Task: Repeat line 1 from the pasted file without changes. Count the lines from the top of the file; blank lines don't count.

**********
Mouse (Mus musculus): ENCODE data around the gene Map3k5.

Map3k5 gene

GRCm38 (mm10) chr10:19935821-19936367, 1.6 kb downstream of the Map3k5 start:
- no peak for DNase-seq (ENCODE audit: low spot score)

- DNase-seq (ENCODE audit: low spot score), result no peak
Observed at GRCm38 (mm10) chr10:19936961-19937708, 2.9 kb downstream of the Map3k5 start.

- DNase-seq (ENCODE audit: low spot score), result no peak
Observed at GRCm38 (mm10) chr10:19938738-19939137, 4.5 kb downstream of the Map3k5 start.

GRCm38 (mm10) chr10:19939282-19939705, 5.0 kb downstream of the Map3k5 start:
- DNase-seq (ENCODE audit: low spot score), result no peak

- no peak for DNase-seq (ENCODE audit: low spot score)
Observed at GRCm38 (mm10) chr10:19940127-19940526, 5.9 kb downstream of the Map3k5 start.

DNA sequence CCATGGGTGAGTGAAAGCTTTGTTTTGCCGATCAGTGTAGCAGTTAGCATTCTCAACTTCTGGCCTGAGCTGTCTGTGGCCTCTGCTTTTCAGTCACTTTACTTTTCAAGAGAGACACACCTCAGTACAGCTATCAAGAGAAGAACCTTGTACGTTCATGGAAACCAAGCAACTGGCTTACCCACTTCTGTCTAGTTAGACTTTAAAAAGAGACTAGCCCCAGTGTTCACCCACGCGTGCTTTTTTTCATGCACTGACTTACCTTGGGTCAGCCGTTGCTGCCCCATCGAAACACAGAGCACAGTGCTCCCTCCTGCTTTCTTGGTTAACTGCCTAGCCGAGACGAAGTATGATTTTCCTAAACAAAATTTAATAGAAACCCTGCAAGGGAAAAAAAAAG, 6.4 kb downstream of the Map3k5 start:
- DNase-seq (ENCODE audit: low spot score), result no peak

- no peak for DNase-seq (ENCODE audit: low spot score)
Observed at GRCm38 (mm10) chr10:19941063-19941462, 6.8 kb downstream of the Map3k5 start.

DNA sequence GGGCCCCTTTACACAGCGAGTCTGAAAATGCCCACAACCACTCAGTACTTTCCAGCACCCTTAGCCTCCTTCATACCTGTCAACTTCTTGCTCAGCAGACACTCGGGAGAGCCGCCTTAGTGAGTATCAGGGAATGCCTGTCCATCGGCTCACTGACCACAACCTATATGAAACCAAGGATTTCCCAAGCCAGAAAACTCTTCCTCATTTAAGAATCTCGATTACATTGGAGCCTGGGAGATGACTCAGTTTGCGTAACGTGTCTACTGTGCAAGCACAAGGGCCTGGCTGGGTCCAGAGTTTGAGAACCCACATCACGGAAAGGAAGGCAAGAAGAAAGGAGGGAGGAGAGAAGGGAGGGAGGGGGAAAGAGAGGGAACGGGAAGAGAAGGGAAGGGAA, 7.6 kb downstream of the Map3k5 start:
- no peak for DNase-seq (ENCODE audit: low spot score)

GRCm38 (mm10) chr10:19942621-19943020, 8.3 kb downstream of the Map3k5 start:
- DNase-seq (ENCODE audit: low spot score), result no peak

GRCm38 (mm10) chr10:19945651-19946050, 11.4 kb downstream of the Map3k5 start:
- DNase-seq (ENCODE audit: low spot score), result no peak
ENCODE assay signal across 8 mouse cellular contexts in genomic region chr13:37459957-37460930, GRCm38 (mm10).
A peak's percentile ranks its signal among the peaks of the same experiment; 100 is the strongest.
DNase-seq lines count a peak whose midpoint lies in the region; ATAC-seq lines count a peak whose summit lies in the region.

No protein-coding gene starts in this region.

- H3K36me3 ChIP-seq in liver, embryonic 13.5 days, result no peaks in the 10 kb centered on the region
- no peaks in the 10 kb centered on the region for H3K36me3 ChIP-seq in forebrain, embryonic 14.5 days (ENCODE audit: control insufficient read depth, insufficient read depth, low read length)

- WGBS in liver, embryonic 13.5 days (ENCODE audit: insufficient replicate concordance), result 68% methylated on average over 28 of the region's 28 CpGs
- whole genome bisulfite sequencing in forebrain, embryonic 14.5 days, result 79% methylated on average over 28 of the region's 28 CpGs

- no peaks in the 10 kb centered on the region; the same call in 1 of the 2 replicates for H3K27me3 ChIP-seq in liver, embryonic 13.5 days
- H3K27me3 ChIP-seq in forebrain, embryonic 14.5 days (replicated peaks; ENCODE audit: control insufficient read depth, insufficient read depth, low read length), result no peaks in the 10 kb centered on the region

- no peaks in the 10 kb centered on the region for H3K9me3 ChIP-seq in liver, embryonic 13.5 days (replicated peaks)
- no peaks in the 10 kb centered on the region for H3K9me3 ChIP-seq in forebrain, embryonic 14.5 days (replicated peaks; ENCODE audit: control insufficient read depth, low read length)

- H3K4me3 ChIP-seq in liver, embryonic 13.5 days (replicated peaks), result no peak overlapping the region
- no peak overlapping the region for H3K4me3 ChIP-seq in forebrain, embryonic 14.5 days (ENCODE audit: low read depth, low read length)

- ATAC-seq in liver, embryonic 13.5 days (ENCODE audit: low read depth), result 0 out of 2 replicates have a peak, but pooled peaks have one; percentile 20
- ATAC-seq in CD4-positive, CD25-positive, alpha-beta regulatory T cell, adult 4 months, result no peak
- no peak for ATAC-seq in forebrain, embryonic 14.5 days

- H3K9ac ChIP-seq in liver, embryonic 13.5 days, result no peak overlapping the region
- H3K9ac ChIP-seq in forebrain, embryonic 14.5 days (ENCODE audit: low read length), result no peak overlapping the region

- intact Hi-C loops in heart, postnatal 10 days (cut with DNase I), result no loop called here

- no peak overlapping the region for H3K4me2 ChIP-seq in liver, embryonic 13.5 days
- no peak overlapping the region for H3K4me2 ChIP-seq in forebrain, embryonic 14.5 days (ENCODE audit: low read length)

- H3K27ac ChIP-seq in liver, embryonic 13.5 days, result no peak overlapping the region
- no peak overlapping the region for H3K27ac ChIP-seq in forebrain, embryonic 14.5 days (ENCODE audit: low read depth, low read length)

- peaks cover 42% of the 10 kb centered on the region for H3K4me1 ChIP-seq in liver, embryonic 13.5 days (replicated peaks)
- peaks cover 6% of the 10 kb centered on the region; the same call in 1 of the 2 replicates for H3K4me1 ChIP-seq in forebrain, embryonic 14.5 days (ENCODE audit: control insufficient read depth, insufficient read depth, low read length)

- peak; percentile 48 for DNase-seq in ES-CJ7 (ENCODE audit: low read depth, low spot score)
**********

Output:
Mouse (Mus musculus): ENCODE data around the gene Map3k5.